This video scenario highlights the educational coursework being developed by the Supreme Court's Ohio Judicial College to help those who serve as adult guardians with new requirements under rules that take effect on June 1.
The amendments under Rule 66 in the Rules of Superintendence for the Courts of Ohio approved by the Supreme Court justices are meant to raise the standards to ensure the best interest of wards is safeguarded.
"These are the minimum standards, so the courts can build on this and tailor them to their needs. I'm grateful that the courts will take a look at these. The probate judges will individually look at them and consult with their staff and figure out how they can make these rules work and enhance these rules for their local jurisdiction," Chief Justice Maureen O'Connor said.
Among the new rules, courts will adopt local rules to address emergency guardianship procedures and establish a complaint process.
There's a mandatory education requirement for a one-time fundamentals course and continuing education annually for all guardians.
At the Central Ohio Area Agency on Aging, Certified Master Guardian Julia Nack coordinates 120 volunteer guardians in six counties. To prepare for the new rules, Nack has been reviewing forms and procedures and meeting with court officials in each of the counties the agency serves.
"Operationally, yes, it's causing a few problems here and there. It certainly is going to be challenging for the courts as well, we know that, but the end result, I think, is better care for the people who need a guardian," Nack said.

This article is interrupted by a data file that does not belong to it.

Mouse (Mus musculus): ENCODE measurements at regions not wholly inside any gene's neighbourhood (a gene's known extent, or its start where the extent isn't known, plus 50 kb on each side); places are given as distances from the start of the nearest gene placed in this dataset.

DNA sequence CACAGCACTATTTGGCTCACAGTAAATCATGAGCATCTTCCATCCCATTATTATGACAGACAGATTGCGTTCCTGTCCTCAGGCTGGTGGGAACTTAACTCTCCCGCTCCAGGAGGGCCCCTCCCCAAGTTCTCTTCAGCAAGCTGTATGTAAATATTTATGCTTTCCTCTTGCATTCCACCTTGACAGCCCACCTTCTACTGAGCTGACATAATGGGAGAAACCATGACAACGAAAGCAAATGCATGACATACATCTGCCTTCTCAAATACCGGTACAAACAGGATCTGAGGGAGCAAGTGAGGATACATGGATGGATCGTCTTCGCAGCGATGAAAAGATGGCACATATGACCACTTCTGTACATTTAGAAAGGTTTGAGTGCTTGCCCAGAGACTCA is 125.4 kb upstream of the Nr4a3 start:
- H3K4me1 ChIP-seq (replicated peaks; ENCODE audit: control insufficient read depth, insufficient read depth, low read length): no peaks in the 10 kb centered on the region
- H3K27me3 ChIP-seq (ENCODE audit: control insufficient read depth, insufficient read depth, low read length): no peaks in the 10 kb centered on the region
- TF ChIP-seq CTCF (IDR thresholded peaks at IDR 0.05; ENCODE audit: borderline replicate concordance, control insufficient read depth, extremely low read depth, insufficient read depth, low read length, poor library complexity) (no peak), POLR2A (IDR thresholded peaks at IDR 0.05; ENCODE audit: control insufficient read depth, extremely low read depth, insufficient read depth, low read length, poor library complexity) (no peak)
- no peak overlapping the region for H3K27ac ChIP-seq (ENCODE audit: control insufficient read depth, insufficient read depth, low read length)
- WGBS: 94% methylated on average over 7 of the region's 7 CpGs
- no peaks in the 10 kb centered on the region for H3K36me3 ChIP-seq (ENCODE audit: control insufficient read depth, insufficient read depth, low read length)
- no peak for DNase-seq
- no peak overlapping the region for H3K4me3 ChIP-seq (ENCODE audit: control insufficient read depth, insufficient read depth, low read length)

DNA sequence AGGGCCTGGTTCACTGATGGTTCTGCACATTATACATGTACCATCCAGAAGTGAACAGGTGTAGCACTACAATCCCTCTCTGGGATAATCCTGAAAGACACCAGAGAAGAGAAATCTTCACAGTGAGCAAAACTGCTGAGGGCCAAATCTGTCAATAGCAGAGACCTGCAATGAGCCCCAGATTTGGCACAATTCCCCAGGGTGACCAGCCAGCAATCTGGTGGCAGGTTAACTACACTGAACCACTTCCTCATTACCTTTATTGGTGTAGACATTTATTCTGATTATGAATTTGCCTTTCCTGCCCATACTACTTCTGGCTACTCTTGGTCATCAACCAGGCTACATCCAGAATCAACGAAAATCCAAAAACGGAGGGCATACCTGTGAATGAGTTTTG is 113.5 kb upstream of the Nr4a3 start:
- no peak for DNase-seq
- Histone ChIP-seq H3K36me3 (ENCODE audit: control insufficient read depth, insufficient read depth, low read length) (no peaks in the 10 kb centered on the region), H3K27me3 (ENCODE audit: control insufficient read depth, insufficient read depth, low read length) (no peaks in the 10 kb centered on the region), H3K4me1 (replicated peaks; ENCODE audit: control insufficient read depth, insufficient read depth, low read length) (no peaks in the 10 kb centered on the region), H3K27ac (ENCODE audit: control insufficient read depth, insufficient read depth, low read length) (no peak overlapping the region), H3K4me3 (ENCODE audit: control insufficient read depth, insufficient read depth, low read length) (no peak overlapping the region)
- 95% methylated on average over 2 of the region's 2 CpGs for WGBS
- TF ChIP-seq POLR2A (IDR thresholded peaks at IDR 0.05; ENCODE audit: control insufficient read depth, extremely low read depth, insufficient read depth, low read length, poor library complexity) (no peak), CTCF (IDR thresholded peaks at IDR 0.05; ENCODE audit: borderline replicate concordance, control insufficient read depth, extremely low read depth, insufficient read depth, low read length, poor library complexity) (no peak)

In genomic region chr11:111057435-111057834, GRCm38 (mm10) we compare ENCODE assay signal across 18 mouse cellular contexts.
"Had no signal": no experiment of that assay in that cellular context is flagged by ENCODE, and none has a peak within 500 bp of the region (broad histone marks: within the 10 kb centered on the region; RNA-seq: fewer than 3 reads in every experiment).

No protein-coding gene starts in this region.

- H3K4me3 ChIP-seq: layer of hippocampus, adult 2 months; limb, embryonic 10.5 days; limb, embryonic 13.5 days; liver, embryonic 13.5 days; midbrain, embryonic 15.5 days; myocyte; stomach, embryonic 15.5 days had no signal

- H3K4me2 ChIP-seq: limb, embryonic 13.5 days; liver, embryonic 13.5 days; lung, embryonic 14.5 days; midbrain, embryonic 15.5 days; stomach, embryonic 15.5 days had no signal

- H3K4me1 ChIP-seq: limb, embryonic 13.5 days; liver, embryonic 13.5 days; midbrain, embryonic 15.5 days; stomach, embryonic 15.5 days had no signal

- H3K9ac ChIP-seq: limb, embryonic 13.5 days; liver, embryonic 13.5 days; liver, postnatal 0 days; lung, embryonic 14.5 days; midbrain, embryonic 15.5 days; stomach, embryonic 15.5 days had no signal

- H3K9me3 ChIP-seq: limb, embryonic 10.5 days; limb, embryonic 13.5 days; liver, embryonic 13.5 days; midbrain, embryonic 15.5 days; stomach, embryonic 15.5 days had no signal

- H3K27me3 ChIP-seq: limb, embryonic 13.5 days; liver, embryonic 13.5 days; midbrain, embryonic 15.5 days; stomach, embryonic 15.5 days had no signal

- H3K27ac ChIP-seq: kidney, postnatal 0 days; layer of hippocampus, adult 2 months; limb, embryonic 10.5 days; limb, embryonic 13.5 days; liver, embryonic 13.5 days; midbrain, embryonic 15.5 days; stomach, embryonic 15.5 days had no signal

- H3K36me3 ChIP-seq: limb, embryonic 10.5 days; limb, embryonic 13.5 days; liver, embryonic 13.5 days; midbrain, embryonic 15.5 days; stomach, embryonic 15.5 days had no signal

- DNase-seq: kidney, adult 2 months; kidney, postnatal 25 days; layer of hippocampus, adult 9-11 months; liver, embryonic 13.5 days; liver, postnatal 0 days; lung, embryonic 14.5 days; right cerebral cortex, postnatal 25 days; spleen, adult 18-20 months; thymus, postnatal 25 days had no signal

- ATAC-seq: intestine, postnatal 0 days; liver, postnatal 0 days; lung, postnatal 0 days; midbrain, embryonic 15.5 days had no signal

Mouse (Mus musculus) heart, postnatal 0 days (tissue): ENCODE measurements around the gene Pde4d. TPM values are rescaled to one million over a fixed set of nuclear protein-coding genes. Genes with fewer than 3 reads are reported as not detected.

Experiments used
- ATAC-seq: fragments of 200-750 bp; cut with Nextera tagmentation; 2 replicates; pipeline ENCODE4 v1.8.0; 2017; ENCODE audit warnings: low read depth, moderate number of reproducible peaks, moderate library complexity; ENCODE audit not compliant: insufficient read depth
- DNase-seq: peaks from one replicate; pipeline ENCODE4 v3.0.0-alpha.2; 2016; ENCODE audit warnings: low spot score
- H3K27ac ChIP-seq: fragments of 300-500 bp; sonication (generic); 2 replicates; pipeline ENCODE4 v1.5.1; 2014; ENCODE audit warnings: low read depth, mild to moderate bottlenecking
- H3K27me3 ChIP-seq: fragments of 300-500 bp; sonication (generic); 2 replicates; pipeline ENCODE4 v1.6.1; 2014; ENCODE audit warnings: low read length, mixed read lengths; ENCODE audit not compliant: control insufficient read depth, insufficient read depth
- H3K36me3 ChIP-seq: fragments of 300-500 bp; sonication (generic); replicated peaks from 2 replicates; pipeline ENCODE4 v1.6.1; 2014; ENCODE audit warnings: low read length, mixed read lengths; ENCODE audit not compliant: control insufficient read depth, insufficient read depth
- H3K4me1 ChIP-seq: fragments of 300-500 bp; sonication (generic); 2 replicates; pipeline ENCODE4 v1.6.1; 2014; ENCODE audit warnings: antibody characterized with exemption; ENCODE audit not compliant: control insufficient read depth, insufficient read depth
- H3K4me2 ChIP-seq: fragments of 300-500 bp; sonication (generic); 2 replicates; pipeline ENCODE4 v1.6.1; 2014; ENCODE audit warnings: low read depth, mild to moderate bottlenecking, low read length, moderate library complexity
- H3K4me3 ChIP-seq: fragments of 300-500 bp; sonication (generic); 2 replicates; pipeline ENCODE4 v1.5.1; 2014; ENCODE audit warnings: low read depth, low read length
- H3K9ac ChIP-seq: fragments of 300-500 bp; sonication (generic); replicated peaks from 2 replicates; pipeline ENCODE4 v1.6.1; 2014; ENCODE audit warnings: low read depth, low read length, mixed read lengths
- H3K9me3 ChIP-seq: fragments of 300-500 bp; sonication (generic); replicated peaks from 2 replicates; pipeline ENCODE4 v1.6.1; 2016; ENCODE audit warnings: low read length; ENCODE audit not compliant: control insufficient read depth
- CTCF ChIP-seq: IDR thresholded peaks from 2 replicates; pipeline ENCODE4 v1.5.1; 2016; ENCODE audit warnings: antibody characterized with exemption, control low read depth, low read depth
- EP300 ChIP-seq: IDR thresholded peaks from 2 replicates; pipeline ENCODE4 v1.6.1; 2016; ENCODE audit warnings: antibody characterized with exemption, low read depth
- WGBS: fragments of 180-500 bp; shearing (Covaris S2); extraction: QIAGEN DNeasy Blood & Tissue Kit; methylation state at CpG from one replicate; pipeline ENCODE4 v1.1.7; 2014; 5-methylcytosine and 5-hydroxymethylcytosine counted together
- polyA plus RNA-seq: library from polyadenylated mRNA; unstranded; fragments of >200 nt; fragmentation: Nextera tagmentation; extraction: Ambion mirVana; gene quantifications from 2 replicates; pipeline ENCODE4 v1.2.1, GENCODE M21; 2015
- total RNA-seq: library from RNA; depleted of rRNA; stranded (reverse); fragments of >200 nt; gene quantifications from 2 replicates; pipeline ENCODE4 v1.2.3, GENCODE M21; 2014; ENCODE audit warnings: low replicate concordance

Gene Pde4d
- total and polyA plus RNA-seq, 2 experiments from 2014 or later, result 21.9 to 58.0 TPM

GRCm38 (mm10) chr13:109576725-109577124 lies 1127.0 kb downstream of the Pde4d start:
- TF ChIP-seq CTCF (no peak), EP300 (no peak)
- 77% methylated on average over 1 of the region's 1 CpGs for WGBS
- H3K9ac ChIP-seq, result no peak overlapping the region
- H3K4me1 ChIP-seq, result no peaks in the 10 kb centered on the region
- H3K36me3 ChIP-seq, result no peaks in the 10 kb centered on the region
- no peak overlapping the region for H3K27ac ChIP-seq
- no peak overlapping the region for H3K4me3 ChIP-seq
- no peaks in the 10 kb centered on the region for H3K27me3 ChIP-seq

"There've been problems within the guardianship system where people have left the individuals out of the decisions that are being made," said Derek Graham, attorney of record for Advocacy and Protective Services, Inc. that provides guardianship to more than 4,000 adults with developmental disabilities.
"The new rule provides an emphasis that guardians have to include the individual. It involves person-centered planning, and it redefines best interest from a standpoint of keeping the individual at the forefront of the decisions that are being made. It empowers them, and it enables the guardian to make the decisions that truly are in the best interest of the individual," Graham said.
Information about the new rules, including education requirements, is available on the Supreme Court's website.